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Deduplication beyond backup

Backup Deduplication vs. Application Storage Deduplication

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Since the DD200 announcement in June 2003, DataDomain (now an EMC company) has been at the forefront of backup deduplication technology and has made “deduplication” synonymous with “backup”.

Today, most products with “deduplication” in their name share a common characteristic: they are highly optimized for the backup application. And whatever logo your favorite deduplication product wears – DataDomain, IBM/Diligent, EMC, FalconStor, Atempo, Commvault, CA, Symantec or others – they count on the data stream being sent to the deduplication system being a backup data stream.

Data Deduplication

Block-based data deduplication is a technique that eliminates redundant blocks of data. In a typical deduplication operation, blocks of data are “fingerprinted” using a hashing algorithm that produces a unique, “shorthand” identifier for data blocks. These unique fingerprints along with the blocks of data that produced them are indexed and can be compressed and encrypted (if these functions are supported by the deduplication product) and retained. Duplicate copies of data that have previously been fingerprinted are deduplicated, leaving only a single instance of each unique data block along with its corresponding fingerprint.

The fingerprints along with their corresponding full data representations are stored (in an optionally compressed and encrypted form).

Saying this is easy. Doing it in the data path at speed with a “reasonable” amount of resources and with “reasonable” performance is the challenge.

Data deduplication, regardless of the application for which it is employed, has a number of common characteristics. First, data is ingested by the deduplication engine (in an appliance or in software running on a general purpose server). The ingested data is operated on in blocks (some vendors use fixed-length blocks while others use variable length blocks). Most vendors next run the blocks through a hashing engine that employs a cryptographic function (SHA-1, MD5, etc.) to produce the block’s hash fingerprint. Hash fingerprints are unique. A “hash collision” would occur if two different blocks of data generated the same hash.  Such an event could cause a hash fingerprint to be associated with an incorrect block of data resulting in an error when the data block was retrieved. Although there is a statistical possibility of a hash collision occurring, it is a risk much smaller than the risks storage administrators live with every day. So we feel safe in saying that the hash fingerprint uniquely identifies a specific block of data.

Once the block fingerprint has been calculated, the deduplication engine has to compare the fingerprint against all the other fingerprints that have previously been generated to see whether this block is unique (new) or has been processed previously (a duplicate). It is the speed at which these index search and update operations are performed that is at the heart of a deduplication system’s throughput.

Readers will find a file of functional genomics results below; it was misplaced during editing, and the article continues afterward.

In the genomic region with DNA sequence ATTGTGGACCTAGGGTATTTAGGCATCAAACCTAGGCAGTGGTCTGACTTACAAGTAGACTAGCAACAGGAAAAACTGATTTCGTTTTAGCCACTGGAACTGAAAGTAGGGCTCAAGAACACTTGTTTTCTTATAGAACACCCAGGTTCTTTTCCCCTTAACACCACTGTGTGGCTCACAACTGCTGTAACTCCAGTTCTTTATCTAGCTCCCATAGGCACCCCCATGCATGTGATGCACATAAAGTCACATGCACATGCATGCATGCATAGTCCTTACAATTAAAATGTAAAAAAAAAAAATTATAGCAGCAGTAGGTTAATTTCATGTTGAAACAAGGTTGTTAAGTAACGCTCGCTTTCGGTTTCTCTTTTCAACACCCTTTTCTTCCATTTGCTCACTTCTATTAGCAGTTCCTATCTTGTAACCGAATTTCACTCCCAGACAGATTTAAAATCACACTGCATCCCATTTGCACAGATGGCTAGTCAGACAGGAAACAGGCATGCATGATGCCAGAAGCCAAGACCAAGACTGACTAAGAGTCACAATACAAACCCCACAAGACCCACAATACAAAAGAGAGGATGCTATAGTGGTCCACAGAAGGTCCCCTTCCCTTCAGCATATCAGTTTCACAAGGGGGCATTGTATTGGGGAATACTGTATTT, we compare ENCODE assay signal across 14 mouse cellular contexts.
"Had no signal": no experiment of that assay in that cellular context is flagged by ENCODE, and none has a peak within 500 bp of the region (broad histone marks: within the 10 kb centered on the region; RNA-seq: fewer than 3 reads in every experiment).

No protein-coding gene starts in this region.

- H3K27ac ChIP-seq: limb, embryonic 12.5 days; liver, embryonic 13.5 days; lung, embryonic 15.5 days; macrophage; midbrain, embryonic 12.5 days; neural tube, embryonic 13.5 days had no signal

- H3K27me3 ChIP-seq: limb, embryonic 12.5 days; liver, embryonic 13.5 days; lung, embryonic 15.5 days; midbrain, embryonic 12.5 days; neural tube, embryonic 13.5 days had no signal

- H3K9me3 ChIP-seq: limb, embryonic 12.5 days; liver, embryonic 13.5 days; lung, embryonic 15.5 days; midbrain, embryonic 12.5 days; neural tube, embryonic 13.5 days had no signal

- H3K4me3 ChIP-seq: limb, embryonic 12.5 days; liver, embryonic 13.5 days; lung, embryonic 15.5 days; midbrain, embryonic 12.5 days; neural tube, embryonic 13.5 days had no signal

The reason is that, in an in-line deduplication engine, the amount of time it takes to make the decision whether a block is new and unique or is a duplicate that has to be deduplicated translates into latency. And latency is the enemy of deduplication performance. Some simple math tells us why.

Suppose a disk drive takes 5ms to access an index entry. In a serial process, this means that the index drive can process 200 index operations every second. If the I/Os to the deduplication system’s data store are 32KB in length, the upper limit of throughput would be 32KB x 200 operations per second or 6.5 MB/second.

In practice, performance can actually be much less than that as multiple I/Os are typically required to add new fingerprints and update counters. One alternative would be to make the Hash Table memory resident. But in order to represent any reasonable amount of capacity, the hash index size will exceed the memory capacity of most servers, forcing the hash index to reside on disk. So now returning to the discussion on disk random access performance – and assuming amazingly clever algorithms for getting to exactly the right index entry in a single I/O, deduplication performance still leaves much to be desired.

There has to be a better way. Indeed, there are several better ways and as backup deduplication vendors search for new and innovative ways to circumvent the hash index processing bottlenecks, our research and development efforts have been focused on optimizing hash generation, lookup and table update for unstructured application data.


Written by BitWackr

April 7, 2010 at 9:48 pm

Posted in Uncategorized

One Response

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  1. […] Backup Deduplication vs. Application Storage Deduplication April 2010 5 […]

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